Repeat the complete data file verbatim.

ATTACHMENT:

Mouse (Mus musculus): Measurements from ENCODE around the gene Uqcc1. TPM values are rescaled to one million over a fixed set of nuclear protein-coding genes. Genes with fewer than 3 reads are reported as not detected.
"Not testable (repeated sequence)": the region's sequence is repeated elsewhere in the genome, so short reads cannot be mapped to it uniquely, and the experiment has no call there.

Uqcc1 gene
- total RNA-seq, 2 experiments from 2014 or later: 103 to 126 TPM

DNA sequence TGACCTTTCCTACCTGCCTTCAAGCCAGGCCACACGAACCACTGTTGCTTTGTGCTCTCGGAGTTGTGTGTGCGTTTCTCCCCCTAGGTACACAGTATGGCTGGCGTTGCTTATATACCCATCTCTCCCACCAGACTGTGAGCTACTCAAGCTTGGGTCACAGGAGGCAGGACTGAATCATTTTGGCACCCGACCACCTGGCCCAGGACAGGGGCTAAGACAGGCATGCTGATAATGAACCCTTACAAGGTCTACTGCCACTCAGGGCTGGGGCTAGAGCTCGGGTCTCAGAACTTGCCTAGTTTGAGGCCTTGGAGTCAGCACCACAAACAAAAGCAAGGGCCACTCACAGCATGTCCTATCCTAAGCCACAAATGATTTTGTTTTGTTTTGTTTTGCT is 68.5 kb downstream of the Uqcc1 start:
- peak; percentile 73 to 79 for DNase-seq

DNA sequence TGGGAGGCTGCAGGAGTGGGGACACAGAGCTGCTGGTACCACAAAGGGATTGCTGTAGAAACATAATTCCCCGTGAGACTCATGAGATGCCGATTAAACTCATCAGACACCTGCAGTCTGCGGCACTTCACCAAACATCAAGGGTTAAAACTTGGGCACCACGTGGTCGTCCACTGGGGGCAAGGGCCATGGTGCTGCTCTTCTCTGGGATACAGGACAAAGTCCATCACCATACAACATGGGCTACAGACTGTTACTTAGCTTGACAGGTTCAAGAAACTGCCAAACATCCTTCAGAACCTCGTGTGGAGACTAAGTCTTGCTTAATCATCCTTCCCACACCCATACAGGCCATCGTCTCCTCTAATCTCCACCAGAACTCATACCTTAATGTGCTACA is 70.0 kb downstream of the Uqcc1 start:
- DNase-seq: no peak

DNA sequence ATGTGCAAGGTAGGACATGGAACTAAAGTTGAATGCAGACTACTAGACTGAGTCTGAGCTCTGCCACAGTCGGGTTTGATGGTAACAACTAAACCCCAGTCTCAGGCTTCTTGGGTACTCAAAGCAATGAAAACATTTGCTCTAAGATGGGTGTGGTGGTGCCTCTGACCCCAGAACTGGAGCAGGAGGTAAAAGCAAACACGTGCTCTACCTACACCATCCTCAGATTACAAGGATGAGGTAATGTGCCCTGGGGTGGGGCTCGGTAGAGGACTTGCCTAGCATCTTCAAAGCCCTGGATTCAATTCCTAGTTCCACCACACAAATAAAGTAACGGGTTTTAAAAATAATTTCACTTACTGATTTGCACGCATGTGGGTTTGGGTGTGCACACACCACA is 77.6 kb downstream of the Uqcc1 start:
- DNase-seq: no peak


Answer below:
Mouse (Mus musculus): Measurements from ENCODE around the gene Uqcc1. TPM values are rescaled to one million over a fixed set of nuclear protein-coding genes. Genes with fewer than 3 reads are reported as not detected.
"Not testable (repeated sequence)": the region's sequence is repeated elsewhere in the genome, so short reads cannot be mapped to it uniquely, and the experiment has no call there.

Uqcc1 gene
- total RNA-seq, 2 experiments from 2014 or later: 103 to 126 TPM

DNA sequence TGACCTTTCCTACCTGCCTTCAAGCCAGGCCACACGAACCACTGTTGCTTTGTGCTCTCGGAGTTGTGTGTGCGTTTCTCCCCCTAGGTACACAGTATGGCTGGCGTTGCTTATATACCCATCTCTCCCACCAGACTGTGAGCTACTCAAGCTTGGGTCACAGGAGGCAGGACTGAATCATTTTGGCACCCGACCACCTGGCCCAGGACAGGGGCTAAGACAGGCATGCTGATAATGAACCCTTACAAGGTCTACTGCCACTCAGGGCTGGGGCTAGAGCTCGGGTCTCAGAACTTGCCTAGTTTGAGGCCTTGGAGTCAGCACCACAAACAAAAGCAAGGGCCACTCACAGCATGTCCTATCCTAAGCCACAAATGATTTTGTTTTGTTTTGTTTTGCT is 68.5 kb downstream of the Uqcc1 start:
- peak; percentile 73 to 79 for DNase-seq

DNA sequence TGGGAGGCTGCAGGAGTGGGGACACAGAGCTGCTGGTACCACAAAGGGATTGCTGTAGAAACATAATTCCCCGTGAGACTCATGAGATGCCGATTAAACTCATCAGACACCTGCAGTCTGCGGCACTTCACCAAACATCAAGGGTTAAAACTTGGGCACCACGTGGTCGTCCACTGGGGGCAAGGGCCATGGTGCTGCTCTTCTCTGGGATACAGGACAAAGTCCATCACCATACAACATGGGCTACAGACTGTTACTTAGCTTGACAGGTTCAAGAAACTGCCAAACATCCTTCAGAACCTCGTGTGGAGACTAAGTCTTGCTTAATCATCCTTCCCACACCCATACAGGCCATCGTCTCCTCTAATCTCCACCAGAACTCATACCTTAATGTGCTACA is 70.0 kb downstream of the Uqcc1 start:
- DNase-seq: no peak

DNA sequence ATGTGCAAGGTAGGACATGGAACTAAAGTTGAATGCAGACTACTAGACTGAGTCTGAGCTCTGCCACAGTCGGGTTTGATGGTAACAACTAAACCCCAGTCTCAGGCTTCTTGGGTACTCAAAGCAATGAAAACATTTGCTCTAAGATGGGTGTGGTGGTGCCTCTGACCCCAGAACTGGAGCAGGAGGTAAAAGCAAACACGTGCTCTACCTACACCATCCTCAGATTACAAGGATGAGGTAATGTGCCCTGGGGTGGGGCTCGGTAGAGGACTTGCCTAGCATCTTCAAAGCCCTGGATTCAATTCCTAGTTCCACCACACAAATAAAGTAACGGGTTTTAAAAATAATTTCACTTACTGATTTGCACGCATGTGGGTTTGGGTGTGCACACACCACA is 77.6 kb downstream of the Uqcc1 start:
- DNase-seq: no peak